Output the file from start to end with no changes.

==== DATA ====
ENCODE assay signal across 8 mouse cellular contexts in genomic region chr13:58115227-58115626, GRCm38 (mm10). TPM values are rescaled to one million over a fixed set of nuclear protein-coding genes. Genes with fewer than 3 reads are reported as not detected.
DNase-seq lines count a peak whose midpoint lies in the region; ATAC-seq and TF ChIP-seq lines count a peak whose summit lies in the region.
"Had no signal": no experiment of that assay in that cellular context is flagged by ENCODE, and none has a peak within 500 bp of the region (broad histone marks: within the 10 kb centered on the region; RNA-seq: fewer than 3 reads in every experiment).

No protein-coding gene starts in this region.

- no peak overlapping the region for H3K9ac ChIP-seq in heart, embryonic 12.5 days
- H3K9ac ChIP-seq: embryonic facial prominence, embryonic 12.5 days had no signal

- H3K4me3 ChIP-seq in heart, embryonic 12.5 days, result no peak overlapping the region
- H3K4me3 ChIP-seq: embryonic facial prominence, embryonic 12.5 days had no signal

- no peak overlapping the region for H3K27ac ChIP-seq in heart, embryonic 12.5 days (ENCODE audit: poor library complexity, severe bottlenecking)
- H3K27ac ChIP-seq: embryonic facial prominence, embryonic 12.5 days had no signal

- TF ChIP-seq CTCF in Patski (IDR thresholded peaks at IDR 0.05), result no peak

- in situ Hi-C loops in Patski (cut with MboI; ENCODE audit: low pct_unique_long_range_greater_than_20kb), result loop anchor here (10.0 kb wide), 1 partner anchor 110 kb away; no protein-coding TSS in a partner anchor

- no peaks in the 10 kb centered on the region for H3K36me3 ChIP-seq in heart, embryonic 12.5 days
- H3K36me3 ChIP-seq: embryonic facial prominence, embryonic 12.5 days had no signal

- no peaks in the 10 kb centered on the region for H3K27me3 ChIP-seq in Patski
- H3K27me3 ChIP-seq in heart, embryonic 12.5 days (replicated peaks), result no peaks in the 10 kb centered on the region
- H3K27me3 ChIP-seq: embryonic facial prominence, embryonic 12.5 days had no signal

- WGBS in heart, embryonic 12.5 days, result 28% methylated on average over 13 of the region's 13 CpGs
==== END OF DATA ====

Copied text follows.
ENCODE assay signal across 8 mouse cellular contexts in genomic region chr13:58115227-58115626, GRCm38 (mm10). TPM values are rescaled to one million over a fixed set of nuclear protein-coding genes. Genes with fewer than 3 reads are reported as not detected.
DNase-seq lines count a peak whose midpoint lies in the region; ATAC-seq and TF ChIP-seq lines count a peak whose summit lies in the region.
"Had no signal": no experiment of that assay in that cellular context is flagged by ENCODE, and none has a peak within 500 bp of the region (broad histone marks: within the 10 kb centered on the region; RNA-seq: fewer than 3 reads in every experiment).

No protein-coding gene starts in this region.

- no peak overlapping the region for H3K9ac ChIP-seq in heart, embryonic 12.5 days
- H3K9ac ChIP-seq: embryonic facial prominence, embryonic 12.5 days had no signal

- H3K4me3 ChIP-seq in heart, embryonic 12.5 days, result no peak overlapping the region
- H3K4me3 ChIP-seq: embryonic facial prominence, embryonic 12.5 days had no signal

- no peak overlapping the region for H3K27ac ChIP-seq in heart, embryonic 12.5 days (ENCODE audit: poor library complexity, severe bottlenecking)
- H3K27ac ChIP-seq: embryonic facial prominence, embryonic 12.5 days had no signal

- TF ChIP-seq CTCF in Patski (IDR thresholded peaks at IDR 0.05), result no peak

- in situ Hi-C loops in Patski (cut with MboI; ENCODE audit: low pct_unique_long_range_greater_than_20kb), result loop anchor here (10.0 kb wide), 1 partner anchor 110 kb away; no protein-coding TSS in a partner anchor

- no peaks in the 10 kb centered on the region for H3K36me3 ChIP-seq in heart, embryonic 12.5 days
- H3K36me3 ChIP-seq: embryonic facial prominence, embryonic 12.5 days had no signal

- no peaks in the 10 kb centered on the region for H3K27me3 ChIP-seq in Patski
- H3K27me3 ChIP-seq in heart, embryonic 12.5 days (replicated peaks), result no peaks in the 10 kb centered on the region
- H3K27me3 ChIP-seq: embryonic facial prominence, embryonic 12.5 days had no signal

- WGBS in heart, embryonic 12.5 days, result 28% methylated on average over 13 of the region's 13 CpGs